Is 50% of Congress female? Have we had a female president? Are 50% of CEO's women?


Studies have found that, somewhat controversially, the fact that there hasn't been a female president, and that there arn't more women in congress is largely the fault of women themselves. Studies repeatedly show that women who stand for political office tend to get as many votes and as much campaign finance support as do men who stand for the same office. So yes, there is equallity in the process of getting to Congress. Now its up to women to use that equality.

You say you think we're getting nothing done. How hard have you looked?


Here is where many people get fustrated with feminism. It's the fact that despite all its acomplishments, despite all its achivements, the anger that fuels it hasn't changed. It's completely inapropriate to have the same kind of zeal to get the vote as to get 50% of women in your elected assemblies. It's just not the same. It's like a relationship where one party has made dinner, cleaned the house, walked the dogs etc, and yet the other party is still massively angry that they havn't set the video to record program X. The reason people get fustrated with feminism is that it never seems grateful, only angry. No matter how much it has achieved, it always wants more, and while I agree there is more to do, I think what people might apreciate is a little humility and thankfullness from the feminist lobby. If you persist with the same anger at issues that are smaller as you do with issues that are larger, people are going to get bored and ignore you, because as far as they can tell, you won't ever be satisfied.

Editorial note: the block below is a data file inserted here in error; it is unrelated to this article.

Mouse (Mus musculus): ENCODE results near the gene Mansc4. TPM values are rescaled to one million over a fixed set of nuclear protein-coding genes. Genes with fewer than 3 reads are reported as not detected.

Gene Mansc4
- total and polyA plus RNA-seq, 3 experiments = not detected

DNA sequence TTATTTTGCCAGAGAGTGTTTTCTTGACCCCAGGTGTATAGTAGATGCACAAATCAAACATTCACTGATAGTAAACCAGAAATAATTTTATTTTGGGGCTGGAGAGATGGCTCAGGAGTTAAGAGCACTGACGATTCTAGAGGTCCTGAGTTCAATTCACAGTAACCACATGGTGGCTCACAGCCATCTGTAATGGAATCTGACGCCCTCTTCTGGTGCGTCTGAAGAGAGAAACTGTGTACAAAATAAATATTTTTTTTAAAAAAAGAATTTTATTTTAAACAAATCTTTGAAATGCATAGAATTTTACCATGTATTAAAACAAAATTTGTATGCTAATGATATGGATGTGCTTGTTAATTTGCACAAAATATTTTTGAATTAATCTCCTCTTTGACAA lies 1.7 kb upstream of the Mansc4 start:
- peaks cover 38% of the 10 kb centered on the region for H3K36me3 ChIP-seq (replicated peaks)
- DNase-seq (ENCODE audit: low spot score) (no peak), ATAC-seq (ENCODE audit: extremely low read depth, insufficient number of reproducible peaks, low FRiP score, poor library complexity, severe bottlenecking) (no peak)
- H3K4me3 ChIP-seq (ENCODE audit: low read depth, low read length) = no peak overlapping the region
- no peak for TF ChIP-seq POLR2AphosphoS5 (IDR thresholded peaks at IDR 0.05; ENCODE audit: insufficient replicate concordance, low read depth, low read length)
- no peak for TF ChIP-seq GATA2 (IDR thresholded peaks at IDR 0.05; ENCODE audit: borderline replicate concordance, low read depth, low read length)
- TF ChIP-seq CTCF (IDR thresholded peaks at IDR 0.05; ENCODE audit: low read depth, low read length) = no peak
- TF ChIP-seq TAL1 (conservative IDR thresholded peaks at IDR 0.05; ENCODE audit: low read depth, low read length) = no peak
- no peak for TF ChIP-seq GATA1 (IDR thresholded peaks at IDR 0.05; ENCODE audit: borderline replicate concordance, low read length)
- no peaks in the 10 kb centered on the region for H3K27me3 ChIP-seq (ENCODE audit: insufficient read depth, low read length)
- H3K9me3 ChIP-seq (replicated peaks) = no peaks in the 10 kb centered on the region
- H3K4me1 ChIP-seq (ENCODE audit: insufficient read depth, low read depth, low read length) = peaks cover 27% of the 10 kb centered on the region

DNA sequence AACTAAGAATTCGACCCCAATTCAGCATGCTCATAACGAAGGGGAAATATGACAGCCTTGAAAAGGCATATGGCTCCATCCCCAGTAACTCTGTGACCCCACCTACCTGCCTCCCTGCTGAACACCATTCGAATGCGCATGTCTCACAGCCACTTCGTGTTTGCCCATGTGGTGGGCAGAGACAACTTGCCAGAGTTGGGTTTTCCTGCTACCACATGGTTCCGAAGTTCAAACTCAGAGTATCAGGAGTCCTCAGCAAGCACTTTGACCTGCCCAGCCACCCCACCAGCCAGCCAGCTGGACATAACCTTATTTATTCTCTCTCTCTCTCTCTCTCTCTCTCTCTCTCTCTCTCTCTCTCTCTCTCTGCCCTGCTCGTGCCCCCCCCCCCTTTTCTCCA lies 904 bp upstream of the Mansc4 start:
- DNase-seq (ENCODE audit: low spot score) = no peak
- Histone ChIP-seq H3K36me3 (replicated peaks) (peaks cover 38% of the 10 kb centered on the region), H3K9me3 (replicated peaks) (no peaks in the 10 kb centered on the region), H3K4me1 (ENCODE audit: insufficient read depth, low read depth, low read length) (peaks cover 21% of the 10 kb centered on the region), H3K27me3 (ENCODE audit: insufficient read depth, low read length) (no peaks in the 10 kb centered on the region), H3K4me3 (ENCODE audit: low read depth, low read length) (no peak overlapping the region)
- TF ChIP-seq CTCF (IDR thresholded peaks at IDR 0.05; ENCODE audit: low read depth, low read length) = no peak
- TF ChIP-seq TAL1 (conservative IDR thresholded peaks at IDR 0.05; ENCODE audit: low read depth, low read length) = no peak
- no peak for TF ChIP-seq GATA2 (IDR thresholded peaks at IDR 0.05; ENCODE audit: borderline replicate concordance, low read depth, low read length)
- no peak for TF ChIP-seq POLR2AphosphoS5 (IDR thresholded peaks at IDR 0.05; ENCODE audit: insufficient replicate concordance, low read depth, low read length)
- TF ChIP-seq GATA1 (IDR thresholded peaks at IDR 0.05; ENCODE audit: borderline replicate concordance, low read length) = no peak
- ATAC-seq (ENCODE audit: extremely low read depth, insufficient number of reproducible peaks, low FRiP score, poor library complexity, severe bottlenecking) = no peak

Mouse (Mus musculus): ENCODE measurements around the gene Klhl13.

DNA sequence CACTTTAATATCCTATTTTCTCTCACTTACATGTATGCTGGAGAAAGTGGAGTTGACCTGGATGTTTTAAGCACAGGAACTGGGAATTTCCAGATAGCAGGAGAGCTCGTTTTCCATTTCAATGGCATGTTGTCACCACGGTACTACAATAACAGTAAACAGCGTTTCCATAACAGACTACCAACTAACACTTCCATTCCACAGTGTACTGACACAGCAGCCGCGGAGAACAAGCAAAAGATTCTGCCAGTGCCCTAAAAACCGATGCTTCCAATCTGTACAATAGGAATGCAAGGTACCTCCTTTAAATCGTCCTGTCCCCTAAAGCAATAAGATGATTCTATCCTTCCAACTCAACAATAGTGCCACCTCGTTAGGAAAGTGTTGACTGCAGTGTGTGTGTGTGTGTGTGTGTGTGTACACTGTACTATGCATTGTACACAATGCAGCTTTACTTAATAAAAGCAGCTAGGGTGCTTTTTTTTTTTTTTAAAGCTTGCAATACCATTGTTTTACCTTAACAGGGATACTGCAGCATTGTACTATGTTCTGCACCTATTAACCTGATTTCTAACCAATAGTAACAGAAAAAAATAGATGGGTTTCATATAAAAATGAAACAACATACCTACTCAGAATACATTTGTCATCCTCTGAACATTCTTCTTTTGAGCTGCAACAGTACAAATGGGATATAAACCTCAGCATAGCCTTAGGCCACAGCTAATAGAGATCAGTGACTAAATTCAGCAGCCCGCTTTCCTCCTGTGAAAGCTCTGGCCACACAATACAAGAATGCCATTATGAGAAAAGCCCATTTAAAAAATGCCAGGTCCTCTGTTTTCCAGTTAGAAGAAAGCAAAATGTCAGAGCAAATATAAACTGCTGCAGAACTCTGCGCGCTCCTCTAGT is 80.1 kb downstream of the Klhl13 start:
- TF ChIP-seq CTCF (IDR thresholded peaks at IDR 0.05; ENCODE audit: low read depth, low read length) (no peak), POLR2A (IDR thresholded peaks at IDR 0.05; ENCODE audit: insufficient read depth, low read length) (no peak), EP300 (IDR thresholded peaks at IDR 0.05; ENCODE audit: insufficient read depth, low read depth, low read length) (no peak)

I agree with nearly everything you say except your second and last points.

On the second, you are radically over-simplifying and seemlingly dismissing a truly complex and pressing issue. Yes, the way it was phrased was a bit sensationalistic and rallying, but I think you know what she meant.

And your last point paints the entire movement with a broad brush, and personifies it to the degree I suspect you are truly projecting your own experience with one or more feminists upon the whole movement.

First of all, I wasn't talking to you. I was talking to Tom. I wasn't trying to give an entire overview and history on feminism and all its inner workings. I was simply trying to raise a few questions and ideas that perhaps he hadn't heard of before or hadn't thought about before. 

To your first point, I don't think you've actually done the research. Researchers have done experiments and controlled for everything you could control for: age, race, sex, education, major, job, number of hours, experience, part-time vs full-time, family status, and still there exists a gap between men and women. An unexplained gap. 

Also, another researcher did a different experiment where she sent out nearly identical resumes to employers--one for a single man, a single woman, a father, and a mother. (You can hint at family status on a resume by putting experience down such as president of the PTA and so on.) She sent out 3,200 resumes to real employers, and every time the single men got the most callbacks and the mothers got the least.